University of King’s College Energy Audit: A Study of the School of Journalism Computer Labs
MetadataShow full item record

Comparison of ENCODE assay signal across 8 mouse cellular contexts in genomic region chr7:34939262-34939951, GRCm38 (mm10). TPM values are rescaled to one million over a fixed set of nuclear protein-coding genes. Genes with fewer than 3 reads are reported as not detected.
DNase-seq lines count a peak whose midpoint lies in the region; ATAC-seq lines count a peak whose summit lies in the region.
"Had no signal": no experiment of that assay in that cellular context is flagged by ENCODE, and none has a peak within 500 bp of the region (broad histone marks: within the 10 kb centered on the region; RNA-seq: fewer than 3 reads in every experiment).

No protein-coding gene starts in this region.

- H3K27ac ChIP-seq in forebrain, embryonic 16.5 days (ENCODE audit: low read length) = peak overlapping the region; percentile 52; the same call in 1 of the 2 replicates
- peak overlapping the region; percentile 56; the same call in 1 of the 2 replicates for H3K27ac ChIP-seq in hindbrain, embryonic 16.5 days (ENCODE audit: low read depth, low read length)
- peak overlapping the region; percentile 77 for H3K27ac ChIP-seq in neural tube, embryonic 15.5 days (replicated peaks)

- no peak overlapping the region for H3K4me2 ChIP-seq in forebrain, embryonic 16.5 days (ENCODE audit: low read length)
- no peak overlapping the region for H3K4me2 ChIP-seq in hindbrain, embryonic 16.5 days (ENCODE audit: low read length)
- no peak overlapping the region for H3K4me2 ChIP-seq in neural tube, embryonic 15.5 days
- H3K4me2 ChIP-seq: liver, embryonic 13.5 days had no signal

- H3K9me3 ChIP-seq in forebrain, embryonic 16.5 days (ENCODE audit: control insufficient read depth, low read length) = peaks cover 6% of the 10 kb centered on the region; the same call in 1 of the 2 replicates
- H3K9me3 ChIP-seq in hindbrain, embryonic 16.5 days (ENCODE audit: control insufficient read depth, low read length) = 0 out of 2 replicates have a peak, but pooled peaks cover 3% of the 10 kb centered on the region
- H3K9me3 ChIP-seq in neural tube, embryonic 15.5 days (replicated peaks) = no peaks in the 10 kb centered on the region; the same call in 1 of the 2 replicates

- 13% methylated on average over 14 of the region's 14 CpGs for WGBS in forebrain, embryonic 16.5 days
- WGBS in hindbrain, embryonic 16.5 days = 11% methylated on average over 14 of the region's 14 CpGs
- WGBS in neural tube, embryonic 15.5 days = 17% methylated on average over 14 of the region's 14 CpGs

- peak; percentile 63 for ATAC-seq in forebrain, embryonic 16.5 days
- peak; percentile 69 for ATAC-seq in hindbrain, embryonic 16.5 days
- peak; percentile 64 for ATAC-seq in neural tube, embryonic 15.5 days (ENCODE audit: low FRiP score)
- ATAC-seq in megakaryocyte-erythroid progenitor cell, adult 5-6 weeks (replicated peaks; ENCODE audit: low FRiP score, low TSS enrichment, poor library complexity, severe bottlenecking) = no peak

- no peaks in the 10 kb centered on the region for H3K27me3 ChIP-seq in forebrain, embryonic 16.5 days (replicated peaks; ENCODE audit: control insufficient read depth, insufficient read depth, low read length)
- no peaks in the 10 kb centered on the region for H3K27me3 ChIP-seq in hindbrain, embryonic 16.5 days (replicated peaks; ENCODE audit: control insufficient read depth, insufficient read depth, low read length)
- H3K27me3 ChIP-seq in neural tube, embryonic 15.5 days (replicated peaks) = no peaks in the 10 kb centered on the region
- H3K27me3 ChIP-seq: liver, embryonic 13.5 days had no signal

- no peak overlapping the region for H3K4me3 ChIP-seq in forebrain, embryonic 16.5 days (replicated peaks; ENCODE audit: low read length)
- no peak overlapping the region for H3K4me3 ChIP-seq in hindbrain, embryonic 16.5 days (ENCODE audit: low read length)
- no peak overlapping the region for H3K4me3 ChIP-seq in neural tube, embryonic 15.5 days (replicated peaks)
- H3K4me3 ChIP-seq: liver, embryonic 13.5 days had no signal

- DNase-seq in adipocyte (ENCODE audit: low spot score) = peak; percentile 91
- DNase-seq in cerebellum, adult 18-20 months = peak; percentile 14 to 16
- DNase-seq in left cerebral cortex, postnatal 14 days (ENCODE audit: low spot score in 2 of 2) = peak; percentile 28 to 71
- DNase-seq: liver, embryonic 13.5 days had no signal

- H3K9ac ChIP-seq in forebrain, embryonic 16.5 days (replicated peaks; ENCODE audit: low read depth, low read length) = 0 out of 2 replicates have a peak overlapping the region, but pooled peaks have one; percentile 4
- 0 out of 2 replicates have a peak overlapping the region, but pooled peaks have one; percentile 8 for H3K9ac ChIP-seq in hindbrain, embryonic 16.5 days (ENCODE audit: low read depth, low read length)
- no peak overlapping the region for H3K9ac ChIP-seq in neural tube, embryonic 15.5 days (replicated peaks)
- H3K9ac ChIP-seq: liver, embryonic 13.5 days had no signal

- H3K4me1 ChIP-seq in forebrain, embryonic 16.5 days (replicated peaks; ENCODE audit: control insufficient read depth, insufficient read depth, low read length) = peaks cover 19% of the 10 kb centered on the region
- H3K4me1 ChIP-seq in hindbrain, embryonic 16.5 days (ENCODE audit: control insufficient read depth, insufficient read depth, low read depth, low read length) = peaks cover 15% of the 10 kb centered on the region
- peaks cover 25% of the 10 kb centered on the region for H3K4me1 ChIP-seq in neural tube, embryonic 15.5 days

In recent years, computer use has been steadily increasing, causing a significant increase in energy consumption by computers. One way to assist in reducing computer energy consumption is to employ proper power management, which involves strategies such as turning off computers when not in use and activating automatic settings so that they will enter low power modes after periods of inactivity. This research project evaluated the energy consumption of the computers in the three computer labs at the University of King’s College School of Journalism, with the objective of determining strategies for reducing energy consumptions. The research involved a number of methods as follows: (1) interviews were conducted to gather information on current policies and procedures pertaining to computer power management in the labs; (2) the power management settings and watt usage for computer equipment was recorded in the three labs; and (3) the computer labs were the observed twice for a twenty-four hour period, one on a Sunday and the other a Tuesday, to record the power status of the computers (off, sleep, etc.) and patterns of computer use. Based on these observations, it was calculated that in over the course of two academic terms (fall and winter), the estimated energy consumption of the computer labs is 4237 kWh. This energy consumption is also equivalent to 2424 kg of CO2 or $449.00. Different power management scenarios that would decrease the computer’s energy consumption were simulated to estimate the amount of energy, money and greenhouses gases that could be saved with each power management strategy. It was found that the most energy efficient management settings would be to adjust computer brightness to the lowest setting and to turn computers off when not in use. However, barriers to turning off computers at night were identified in the interviews, and putting computers in computer sleep mode when not in use consumed only slightly more energy than turning computers off. Taking this into consideration, the following recommendations were made: lower automatic computer sleep time to 10 minutes on all computers, change the monitor brightness to the lowest possible setting on all computers, deactivate screen savers, and turn off computers at night if the identified barriers are ever able to be overcome. If the computers are set to sleep after 10 minutes and brightness reduced to the lowest possible setting, it was estimated that the University of King’s College School of Journalism could save 2336 - 2448 kWh of energy, or $247 – 259, over the course of two terms. In addition, it is recommended that power management strategies are written into a formal power management policy for the University of King’s College School of Journalism computer labs.